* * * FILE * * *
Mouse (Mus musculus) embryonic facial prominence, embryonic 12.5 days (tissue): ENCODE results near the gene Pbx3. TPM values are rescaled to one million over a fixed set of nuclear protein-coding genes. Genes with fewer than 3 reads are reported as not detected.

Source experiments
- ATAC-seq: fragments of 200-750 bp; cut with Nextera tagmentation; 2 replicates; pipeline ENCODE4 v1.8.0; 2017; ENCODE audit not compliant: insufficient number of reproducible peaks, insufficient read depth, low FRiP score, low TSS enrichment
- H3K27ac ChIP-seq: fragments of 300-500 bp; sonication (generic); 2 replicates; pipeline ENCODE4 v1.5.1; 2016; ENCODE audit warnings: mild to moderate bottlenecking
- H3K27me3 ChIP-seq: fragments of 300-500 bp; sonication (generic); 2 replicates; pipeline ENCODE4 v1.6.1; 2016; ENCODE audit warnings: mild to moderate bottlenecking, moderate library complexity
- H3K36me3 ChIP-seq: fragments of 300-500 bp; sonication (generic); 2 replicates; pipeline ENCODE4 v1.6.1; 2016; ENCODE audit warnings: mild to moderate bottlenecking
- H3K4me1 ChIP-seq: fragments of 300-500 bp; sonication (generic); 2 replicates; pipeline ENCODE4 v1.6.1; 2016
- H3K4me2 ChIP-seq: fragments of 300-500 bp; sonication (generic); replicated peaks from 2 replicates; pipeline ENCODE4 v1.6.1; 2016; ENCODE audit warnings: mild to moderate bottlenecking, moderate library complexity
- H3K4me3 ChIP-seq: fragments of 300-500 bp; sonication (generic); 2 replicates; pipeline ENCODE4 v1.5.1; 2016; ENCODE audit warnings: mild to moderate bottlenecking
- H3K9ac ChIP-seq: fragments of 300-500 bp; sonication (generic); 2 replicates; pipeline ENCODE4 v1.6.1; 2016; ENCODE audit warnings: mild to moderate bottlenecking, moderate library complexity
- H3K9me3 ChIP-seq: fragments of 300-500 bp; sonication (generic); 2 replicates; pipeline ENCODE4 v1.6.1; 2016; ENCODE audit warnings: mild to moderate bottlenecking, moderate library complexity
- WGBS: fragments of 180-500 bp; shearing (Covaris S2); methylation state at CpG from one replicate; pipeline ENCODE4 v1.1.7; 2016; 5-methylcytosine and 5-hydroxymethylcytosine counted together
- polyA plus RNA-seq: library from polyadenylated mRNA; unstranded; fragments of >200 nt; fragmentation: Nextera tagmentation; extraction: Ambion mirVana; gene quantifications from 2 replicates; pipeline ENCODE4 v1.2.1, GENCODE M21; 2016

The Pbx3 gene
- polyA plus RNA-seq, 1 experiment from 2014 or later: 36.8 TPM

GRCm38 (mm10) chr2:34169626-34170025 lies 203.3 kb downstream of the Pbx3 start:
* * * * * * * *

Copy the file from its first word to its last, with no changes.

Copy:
Mouse (Mus musculus) embryonic facial prominence, embryonic 12.5 days (tissue): ENCODE results near the gene Pbx3. TPM values are rescaled to one million over a fixed set of nuclear protein-coding genes. Genes with fewer than 3 reads are reported as not detected.

Source experiments
- ATAC-seq: fragments of 200-750 bp; cut with Nextera tagmentation; 2 replicates; pipeline ENCODE4 v1.8.0; 2017; ENCODE audit not compliant: insufficient number of reproducible peaks, insufficient read depth, low FRiP score, low TSS enrichment
- H3K27ac ChIP-seq: fragments of 300-500 bp; sonication (generic); 2 replicates; pipeline ENCODE4 v1.5.1; 2016; ENCODE audit warnings: mild to moderate bottlenecking
- H3K27me3 ChIP-seq: fragments of 300-500 bp; sonication (generic); 2 replicates; pipeline ENCODE4 v1.6.1; 2016; ENCODE audit warnings: mild to moderate bottlenecking, moderate library complexity
- H3K36me3 ChIP-seq: fragments of 300-500 bp; sonication (generic); 2 replicates; pipeline ENCODE4 v1.6.1; 2016; ENCODE audit warnings: mild to moderate bottlenecking
- H3K4me1 ChIP-seq: fragments of 300-500 bp; sonication (generic); 2 replicates; pipeline ENCODE4 v1.6.1; 2016
- H3K4me2 ChIP-seq: fragments of 300-500 bp; sonication (generic); replicated peaks from 2 replicates; pipeline ENCODE4 v1.6.1; 2016; ENCODE audit warnings: mild to moderate bottlenecking, moderate library complexity
- H3K4me3 ChIP-seq: fragments of 300-500 bp; sonication (generic); 2 replicates; pipeline ENCODE4 v1.5.1; 2016; ENCODE audit warnings: mild to moderate bottlenecking
- H3K9ac ChIP-seq: fragments of 300-500 bp; sonication (generic); 2 replicates; pipeline ENCODE4 v1.6.1; 2016; ENCODE audit warnings: mild to moderate bottlenecking, moderate library complexity
- H3K9me3 ChIP-seq: fragments of 300-500 bp; sonication (generic); 2 replicates; pipeline ENCODE4 v1.6.1; 2016; ENCODE audit warnings: mild to moderate bottlenecking, moderate library complexity
- WGBS: fragments of 180-500 bp; shearing (Covaris S2); methylation state at CpG from one replicate; pipeline ENCODE4 v1.1.7; 2016; 5-methylcytosine and 5-hydroxymethylcytosine counted together
- polyA plus RNA-seq: library from polyadenylated mRNA; unstranded; fragments of >200 nt; fragmentation: Nextera tagmentation; extraction: Ambion mirVana; gene quantifications from 2 replicates; pipeline ENCODE4 v1.2.1, GENCODE M21; 2016

The Pbx3 gene
- polyA plus RNA-seq, 1 experiment from 2014 or later: 36.8 TPM

GRCm38 (mm10) chr2:34169626-34170025 lies 203.3 kb downstream of the Pbx3 start: